However, it is not appropriate for an adult to be focused on “me.”  Yet it is easy to observe residents who complain, “They won’t bend the rules for me,” “No one invited me to eat with them,” “I don’t like where my assigned parking space is,” “People aren’t nice to me,” etc. This is not a team player and will likely not be in a leadership position. This type of person is so self-absorbed, that contributing time to a cause, like serving on an association’s board, is foreign to them. If they haven’t “grown up” emotionally by the time they are 60 years old, they probably never will. They are, and will most likely remain, very draining people (VDPs), and probably need professional help to move out of this stage. The person in this stage is more likely to whine rather than bully.

The “I Know it All” Stage

Children start moving into the independent stage at about two years old when they learn the word “no.”  This stage is characterized by “I” and is with us through the teen years. “I can do it (get dressed, tie my shoes, cross the street) myself,” “I can choose my own friends,” “I don’t like being told what to do,” “I know it all,” etc. The focus is on their strengths, which they brag about to everyone. Because this stage is basically insecure, they are unable to admit any weakness or lack of knowledge. However, they will gladly focus on your weaknesses. If you don’t know what that means, just observe your children or grandchildren in middle school. They are awful to each other.

As an adult, a person in this stage will be able to see what is wrong with everyone else, but not themselves. They would prefer to straighten out those around them rather than take responsibility for their own actions and emotions. There’s a “me versus them” attitude; they are not team players. The reasons for leaving their last job or resigning from their last volunteer position will sound like this:  “I told them what to do and how to run the place, but they would not listen to me.”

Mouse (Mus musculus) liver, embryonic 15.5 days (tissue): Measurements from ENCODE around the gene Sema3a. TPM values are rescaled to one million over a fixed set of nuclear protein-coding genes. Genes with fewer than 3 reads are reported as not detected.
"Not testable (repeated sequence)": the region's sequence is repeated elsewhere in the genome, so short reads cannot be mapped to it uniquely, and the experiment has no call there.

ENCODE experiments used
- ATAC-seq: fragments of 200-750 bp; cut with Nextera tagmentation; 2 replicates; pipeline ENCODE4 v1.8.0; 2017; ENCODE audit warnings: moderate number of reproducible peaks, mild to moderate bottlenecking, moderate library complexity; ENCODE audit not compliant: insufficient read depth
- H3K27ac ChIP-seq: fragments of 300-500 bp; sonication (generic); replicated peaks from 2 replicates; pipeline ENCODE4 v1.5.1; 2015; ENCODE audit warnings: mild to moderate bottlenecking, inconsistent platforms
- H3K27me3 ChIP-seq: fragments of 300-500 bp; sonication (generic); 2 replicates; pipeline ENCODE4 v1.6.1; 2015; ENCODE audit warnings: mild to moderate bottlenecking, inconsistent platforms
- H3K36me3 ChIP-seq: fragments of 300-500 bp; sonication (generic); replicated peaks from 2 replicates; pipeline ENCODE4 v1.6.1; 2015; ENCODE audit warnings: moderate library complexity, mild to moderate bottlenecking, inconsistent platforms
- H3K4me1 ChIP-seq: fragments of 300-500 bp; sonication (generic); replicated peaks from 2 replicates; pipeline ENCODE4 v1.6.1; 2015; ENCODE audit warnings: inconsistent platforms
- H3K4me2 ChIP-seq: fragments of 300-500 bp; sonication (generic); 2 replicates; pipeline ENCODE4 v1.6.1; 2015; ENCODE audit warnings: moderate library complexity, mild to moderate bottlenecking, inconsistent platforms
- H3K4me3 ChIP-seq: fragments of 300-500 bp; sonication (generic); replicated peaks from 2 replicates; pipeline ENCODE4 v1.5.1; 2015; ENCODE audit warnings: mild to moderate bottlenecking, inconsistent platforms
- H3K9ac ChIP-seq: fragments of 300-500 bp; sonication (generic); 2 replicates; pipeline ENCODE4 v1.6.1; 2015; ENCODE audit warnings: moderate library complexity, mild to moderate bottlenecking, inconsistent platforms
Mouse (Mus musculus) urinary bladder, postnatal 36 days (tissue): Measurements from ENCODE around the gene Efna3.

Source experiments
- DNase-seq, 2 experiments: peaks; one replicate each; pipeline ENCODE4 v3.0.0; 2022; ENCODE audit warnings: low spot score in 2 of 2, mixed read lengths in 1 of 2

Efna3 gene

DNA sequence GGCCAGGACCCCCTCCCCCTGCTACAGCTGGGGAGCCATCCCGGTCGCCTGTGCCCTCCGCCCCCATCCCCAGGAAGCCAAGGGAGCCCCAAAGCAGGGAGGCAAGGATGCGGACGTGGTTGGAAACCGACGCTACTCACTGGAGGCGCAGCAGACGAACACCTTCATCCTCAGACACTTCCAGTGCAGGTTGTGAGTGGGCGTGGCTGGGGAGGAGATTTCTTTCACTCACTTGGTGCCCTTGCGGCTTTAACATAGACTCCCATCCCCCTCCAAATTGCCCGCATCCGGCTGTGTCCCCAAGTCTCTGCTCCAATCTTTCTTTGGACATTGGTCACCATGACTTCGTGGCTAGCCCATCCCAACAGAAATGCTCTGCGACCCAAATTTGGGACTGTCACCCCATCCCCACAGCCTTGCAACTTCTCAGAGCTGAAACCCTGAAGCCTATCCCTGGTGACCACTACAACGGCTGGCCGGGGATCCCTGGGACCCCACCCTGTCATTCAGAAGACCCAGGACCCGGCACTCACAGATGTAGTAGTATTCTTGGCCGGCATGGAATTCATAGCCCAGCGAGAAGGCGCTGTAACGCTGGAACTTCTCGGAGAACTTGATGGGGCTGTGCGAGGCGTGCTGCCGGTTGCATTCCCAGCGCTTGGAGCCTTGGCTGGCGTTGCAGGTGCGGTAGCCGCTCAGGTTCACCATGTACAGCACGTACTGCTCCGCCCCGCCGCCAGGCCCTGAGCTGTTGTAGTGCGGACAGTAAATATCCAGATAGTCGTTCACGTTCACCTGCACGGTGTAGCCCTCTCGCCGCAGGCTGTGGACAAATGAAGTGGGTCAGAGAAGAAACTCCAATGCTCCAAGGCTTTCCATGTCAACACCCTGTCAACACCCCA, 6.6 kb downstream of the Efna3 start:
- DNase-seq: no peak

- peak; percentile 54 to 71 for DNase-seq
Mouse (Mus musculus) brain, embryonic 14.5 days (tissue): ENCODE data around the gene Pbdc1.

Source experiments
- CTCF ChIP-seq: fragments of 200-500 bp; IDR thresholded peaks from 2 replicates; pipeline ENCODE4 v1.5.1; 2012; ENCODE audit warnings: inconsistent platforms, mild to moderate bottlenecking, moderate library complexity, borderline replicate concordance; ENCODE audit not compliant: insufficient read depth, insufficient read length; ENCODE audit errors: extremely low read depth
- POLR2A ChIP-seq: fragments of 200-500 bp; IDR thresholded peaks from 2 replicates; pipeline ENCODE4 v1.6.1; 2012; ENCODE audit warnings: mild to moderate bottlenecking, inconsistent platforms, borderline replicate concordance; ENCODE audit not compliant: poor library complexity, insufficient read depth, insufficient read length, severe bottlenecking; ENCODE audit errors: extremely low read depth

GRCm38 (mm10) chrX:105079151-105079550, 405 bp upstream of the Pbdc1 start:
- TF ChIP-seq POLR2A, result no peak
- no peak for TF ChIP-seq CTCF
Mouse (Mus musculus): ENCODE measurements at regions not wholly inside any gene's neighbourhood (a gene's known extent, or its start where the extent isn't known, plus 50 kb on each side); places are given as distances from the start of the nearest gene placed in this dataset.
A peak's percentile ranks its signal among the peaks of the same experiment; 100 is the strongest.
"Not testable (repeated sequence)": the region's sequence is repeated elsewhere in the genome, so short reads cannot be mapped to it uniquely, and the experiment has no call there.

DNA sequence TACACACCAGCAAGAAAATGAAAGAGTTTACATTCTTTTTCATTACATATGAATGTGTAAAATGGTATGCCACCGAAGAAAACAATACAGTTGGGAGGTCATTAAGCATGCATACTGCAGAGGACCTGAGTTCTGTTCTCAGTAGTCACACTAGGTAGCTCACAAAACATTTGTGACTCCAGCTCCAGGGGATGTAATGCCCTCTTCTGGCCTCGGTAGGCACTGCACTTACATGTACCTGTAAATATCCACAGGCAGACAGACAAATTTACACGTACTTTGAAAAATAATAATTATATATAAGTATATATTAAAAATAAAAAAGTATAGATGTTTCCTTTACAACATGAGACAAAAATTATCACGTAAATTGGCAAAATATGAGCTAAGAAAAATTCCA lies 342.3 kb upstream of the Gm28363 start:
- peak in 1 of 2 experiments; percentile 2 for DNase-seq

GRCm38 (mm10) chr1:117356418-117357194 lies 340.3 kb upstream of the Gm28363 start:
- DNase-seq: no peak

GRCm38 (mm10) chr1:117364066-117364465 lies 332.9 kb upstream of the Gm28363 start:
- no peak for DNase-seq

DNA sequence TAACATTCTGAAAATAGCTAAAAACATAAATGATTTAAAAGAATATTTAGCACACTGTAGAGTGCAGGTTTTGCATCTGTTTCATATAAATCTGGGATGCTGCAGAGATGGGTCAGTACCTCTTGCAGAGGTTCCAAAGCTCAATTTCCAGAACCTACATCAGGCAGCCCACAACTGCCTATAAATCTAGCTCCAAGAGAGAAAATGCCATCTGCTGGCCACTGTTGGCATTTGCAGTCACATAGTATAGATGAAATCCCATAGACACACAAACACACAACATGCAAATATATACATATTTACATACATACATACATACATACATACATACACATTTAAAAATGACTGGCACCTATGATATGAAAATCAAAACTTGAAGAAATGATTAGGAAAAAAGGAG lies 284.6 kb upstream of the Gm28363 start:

Unfortunately, this category has more adults in it than either of the other two. A board of directors often has several members who have the “me versus them” attitude; who think they know it all. They believe no one else has experienced what they have during their lifetime. They do not have a teachable spirit. The person in this stage could be the bully.

The “Three Heads are Better Than One” Stage

In our early 20s, we are supposed to move into the interdependent stage. That stage is characterized by a “we” attitude. In this stage, we are able to objectively assess our strengths and weaknesses, and we are not afraid to acknowledge the strengths of others.

An interdependent person will say, “You have strengths in areas I don’t, and I have strengths in areas you don’t. Why can’t we put our strengths together and make a stronger whole?”  The interdependent director understands we are all individuals with specific abilities. The director in this stage has learned that no one can know or do everything, but everyone can do something. By working synergistically, as a team, everyone wins. A great team member is emotionally mature; interdependent. It is highly unlikely this person will be a bully. By putting together a group of interdependent people, you have a complete and powerful team that is capable of fulfilling goals.


Betsy Barbieux

Betsy Barbieux, CAM, CFCAM

Florida Cam Schools

Betsy Barbieux, CAM, CFCAM, guides managers, board members, and service providers in handling daily operations of their communities while at the same time dealing with different communication styles, difficult personalities, and conflict. Effective communication and efficient management are her goals. For more than 15 years, Barbieux has educated thousands of managers, directors, and service providers. She is your trainer for life! Barbieux is the author of Boardmanship, a columnist in the Florida Community Association Journal, and a member of the Regulatory Council for Community Association Managers. For more information, contact, (352) 326-8365, or


Part Two of this series will focus on minimizing Stress and building Team Support by learning how to intentionally communicate.